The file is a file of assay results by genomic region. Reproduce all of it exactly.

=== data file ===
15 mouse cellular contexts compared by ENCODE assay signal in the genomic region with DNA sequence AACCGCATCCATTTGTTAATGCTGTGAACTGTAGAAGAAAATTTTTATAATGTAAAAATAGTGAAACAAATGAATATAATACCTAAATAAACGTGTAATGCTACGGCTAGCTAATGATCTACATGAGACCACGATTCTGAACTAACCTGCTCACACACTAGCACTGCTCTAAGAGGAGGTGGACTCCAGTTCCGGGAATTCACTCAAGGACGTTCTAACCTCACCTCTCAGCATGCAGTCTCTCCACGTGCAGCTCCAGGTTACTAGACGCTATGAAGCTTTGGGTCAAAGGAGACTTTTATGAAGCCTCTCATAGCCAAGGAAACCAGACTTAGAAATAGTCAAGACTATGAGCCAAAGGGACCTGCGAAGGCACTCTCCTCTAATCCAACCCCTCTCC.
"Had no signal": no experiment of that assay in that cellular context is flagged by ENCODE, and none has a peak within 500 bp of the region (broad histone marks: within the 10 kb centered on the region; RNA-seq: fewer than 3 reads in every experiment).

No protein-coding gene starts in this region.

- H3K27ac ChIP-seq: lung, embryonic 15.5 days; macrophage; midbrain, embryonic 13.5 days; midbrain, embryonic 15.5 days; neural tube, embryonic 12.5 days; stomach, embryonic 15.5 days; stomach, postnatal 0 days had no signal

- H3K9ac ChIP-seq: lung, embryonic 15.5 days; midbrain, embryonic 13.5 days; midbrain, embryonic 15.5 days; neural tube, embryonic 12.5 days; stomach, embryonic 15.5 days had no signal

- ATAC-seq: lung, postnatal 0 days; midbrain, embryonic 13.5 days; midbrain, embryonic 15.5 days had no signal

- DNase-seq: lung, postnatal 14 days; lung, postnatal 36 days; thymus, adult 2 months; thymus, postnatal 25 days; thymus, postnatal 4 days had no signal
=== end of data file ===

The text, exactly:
15 mouse cellular contexts compared by ENCODE assay signal in the genomic region with DNA sequence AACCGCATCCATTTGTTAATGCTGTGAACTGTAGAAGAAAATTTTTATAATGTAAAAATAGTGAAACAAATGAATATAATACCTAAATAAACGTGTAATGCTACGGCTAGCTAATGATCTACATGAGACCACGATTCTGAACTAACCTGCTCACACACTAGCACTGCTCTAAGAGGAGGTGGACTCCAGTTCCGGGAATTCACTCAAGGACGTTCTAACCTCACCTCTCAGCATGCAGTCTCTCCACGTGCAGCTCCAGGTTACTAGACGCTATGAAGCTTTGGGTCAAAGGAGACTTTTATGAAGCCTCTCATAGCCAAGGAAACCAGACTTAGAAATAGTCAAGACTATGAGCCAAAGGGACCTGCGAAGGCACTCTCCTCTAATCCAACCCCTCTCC.
"Had no signal": no experiment of that assay in that cellular context is flagged by ENCODE, and none has a peak within 500 bp of the region (broad histone marks: within the 10 kb centered on the region; RNA-seq: fewer than 3 reads in every experiment).

No protein-coding gene starts in this region.

- H3K27ac ChIP-seq: lung, embryonic 15.5 days; macrophage; midbrain, embryonic 13.5 days; midbrain, embryonic 15.5 days; neural tube, embryonic 12.5 days; stomach, embryonic 15.5 days; stomach, postnatal 0 days had no signal

- H3K9ac ChIP-seq: lung, embryonic 15.5 days; midbrain, embryonic 13.5 days; midbrain, embryonic 15.5 days; neural tube, embryonic 12.5 days; stomach, embryonic 15.5 days had no signal

- ATAC-seq: lung, postnatal 0 days; midbrain, embryonic 13.5 days; midbrain, embryonic 15.5 days had no signal

- DNase-seq: lung, postnatal 14 days; lung, postnatal 36 days; thymus, adult 2 months; thymus, postnatal 25 days; thymus, postnatal 4 days had no signal